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The World as Design Writings of Design von Aicher, Otl (eBook)

  • Erscheinungsdatum: 06.03.2015
  • Verlag: Ernst & Sohn
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The World as Design

Otl Aicher (1922–1991) was an outstanding personality in modern design, he was a co-founder of the legendary Hochschule für Gestaltung (HfG), the Ulm School of Design, Germany. His works since the fifties of the last century in the field of corporate design and his pictograms for the 1972 Summer Olympics in Munich are major achievements in the visual communication of our times.

Otl Aicher's writings are explorations of the world, a substantive part of his work. In moving through the history of thought and design, building and construction, he assures us of the possibilities of arranging existence in a humane fashion. As ever he is concerned with the question of the conditions needed to produce a civilized culture. These conditions have to be fought for against apparent factual or material constraints and spiritual and intellectual substitutes on offer.

Otl Aicher likes a dispute. For this reason, the volume contains polemical statements on cultural and political subjects as well as practical reports and historical exposition. He fights with productive obstinacy, above all for the renewal of Modernism, which he claims has largely exhausted itself in aesthetic visions; he insists the ordinary working day is still more important than the "cultural Sunday".
Wolfgang Jean Stock

Produktinformationen

    Format: ePUB
    Kopierschutz: AdobeDRM
    Seitenzahl: 673
    Erscheinungsdatum: 06.03.2015
    Sprache: Englisch
    ISBN: 9783433605837
    Verlag: Ernst & Sohn
    Größe: 1253 kBytes
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The World as Design

introduction

by Wolfgang Jean Stock
1

In 1950, on a very early visit to the Federal Republic, Hannah Arendt noted: "If you watch the Germans bustling and stumbling through the ruins of their thousand-year-old history, you realize that this bustling has become their principal weapon for protecting themselves against reality."

Two years after currency reform and five years after the end of the war the shock of defeat and horror about the crimes committed in the name of Germany had been largely suppressed. In the face of everyday privations the majority of West Germans had accustomed themselves to the normality of survival. Responsibility for the causes and consequences of the Nazi regime was left aside amidst the compulsory reality of occupation and handling shortages. People began vigorous clearance of the fields of rubble, but the rubble inside them stayed where it was. Finally the Nuremberg trials worked as a kind of general absolution from the outside.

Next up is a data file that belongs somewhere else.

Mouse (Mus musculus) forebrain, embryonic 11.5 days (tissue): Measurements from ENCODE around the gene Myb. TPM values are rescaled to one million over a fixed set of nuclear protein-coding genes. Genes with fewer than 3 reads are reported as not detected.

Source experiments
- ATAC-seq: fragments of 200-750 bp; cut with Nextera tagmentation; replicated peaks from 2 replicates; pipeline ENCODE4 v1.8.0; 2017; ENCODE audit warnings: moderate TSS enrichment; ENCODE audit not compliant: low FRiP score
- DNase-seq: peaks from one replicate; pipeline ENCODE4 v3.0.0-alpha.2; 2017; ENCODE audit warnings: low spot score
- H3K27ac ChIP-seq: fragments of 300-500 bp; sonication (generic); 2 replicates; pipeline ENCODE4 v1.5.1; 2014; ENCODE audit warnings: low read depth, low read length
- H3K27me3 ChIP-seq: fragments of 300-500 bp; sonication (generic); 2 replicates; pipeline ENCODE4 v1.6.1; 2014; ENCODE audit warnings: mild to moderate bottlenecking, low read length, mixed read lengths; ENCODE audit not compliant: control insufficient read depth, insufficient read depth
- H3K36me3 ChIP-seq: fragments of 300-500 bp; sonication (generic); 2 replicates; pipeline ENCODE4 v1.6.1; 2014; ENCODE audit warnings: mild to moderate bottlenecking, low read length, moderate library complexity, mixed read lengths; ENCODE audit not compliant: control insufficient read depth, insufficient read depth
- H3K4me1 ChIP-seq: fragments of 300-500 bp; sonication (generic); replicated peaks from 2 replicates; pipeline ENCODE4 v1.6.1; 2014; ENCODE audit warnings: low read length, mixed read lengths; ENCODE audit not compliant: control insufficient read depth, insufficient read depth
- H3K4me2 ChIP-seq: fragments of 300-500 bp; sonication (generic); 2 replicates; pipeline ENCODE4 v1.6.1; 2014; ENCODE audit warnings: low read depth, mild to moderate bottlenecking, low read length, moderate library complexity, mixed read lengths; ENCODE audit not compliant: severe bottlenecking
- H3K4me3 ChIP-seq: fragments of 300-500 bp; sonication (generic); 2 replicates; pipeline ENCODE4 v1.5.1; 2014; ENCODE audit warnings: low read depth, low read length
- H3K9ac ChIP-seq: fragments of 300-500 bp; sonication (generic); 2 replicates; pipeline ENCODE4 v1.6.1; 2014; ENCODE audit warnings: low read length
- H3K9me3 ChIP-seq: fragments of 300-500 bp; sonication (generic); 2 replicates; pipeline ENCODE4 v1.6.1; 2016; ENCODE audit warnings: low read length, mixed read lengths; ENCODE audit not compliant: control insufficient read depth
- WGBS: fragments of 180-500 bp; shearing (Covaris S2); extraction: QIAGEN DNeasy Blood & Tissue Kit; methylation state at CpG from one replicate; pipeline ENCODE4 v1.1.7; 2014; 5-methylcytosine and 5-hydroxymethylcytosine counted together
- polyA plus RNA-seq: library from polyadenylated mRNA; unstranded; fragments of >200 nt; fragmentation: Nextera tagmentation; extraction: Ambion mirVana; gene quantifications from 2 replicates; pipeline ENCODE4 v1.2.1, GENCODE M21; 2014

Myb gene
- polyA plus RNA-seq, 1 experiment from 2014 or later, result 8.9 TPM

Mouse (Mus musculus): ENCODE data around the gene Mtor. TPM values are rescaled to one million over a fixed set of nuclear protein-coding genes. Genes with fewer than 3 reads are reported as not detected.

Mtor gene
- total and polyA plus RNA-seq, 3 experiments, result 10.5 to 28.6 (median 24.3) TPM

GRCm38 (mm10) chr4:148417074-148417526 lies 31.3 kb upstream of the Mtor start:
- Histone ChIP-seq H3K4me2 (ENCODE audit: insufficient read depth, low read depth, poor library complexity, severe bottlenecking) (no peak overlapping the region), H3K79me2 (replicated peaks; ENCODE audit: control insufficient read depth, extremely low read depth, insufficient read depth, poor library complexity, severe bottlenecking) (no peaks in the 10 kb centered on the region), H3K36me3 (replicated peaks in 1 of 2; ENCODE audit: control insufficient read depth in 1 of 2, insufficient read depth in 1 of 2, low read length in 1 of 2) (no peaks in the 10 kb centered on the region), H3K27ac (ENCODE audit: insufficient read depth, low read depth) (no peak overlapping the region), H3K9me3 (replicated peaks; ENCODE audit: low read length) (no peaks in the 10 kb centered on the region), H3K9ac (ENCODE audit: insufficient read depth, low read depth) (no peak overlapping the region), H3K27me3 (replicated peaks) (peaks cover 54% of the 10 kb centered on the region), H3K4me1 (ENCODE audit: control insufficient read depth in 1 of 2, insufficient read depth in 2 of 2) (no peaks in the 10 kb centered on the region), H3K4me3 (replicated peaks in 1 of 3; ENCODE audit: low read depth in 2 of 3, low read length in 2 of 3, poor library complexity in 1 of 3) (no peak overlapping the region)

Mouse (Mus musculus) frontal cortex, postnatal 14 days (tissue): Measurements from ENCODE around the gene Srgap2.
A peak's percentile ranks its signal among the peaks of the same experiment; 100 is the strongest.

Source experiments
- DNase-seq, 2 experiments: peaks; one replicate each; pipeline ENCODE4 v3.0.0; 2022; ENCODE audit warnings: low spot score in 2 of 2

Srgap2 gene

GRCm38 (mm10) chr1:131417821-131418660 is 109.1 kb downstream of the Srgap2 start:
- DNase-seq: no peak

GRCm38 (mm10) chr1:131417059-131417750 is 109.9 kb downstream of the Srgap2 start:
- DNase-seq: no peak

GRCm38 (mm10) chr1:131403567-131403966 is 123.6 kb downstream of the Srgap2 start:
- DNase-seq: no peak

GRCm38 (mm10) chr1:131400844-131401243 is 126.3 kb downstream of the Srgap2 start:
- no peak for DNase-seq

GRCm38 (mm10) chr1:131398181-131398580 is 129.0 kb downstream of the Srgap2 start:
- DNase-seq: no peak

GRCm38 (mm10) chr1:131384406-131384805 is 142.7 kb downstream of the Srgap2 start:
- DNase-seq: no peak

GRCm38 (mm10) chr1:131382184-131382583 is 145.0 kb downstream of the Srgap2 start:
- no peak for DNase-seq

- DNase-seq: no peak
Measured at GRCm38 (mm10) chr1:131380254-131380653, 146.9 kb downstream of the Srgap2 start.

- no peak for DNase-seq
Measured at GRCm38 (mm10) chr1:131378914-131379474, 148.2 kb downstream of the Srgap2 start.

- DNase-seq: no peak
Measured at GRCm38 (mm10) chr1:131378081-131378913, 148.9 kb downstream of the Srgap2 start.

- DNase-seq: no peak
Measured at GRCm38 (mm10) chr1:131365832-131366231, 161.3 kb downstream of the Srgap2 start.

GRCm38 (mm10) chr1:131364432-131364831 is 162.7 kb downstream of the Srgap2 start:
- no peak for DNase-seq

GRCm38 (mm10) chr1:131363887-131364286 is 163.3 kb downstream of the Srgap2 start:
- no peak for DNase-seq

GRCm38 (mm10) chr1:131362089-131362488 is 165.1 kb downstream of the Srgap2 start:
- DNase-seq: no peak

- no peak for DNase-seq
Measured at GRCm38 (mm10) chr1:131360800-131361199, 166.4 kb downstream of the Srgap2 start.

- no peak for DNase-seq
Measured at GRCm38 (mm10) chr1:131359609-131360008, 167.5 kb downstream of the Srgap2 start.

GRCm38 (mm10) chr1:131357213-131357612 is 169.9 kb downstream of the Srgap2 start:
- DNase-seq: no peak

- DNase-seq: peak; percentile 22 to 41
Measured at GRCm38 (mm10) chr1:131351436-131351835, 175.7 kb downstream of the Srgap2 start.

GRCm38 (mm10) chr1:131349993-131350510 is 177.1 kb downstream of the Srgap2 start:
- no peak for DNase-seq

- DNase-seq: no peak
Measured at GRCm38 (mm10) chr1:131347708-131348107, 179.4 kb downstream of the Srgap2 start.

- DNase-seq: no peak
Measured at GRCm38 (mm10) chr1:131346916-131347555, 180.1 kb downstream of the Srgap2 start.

"Rebuilding" became the slogan and stimulus of the times. As early as 1948, in the Frankfurter Hefte , Walter Dirks pointed out how treacherous this word, increasingly interpreted as restoring the old order, could be. Anyone who spoke up for a new social and cultural structure rather than rebuilding the old state of things was unwittingly placed on the fringes of Wirtschaftswunder society, which was forming early. No wonder that a large number of cultural initiatives, particularly non-conformist newspapers and publishing houses, had to give up.
2

But one small group preparing around 1950 to find a new kind of higher educational establishment in Ulm on the Danube, managed to make a success of it. Inge Scholl and Otl Aicher had found out how great was the need for a new cultural direction in their work at the Volkshochschule in Ulm. With their friends they drew up a programme for a school of design on socio-political lines. Their educational concept combined an anti-fascist attitude with democratic hope. Graphics were to become social communication, and product design was to encourage humanization of everyday life. After a number of difficulties, especially in terms of finance, teaching started at the Hochschule für Gestaltung (HfG) in summer 1953. Two years later it moved into its own building, designed by Max Bill, on the Kuhberg in Ulm. The HfG wanted to work as a successor of the Bauhaus from its heights above the Danube valley, admittedly with a fundamental difference. While the Bauhaus saw training in fine art as a requirement for the design of good industrial form, the HfG stood for a direct, functional approach to the matter in hand. For this reason Ulm had no studios for painters and sculptors and no craft workshops.

In his essay "bauhaus and ulm", which is the biographical key to the essays and lectures collected here, Otl Aicher emphasizes this distinction: "at that time in ulm we had to get back to matters, to things, to products, to the street, to the everyday, to people. we had to turn round. it was not about extending art into the everyday world, for example, into application. it was about counter-art, the work of civilization, the culture of civilization."

This also shows the strong feelings of the man coming back from the war, born in 1922, for whom "coming to terms with reality" was on the agenda, and not a concern with pure aesthetics. Thus HfG was dominated by the view that art was an expression of escape from life. But above all the intention was to keep the field of product design free of artistic demands, to avoid formalism.
3

Once more the German provinces became the home of modernity and progress. As was the case with the Bauhaus in Weimar and Dessau, a middle-sized town did not merely offer the possibility of concentrated work. The restricted nature of the milieu, along with local reservations and animosity, were particular fa

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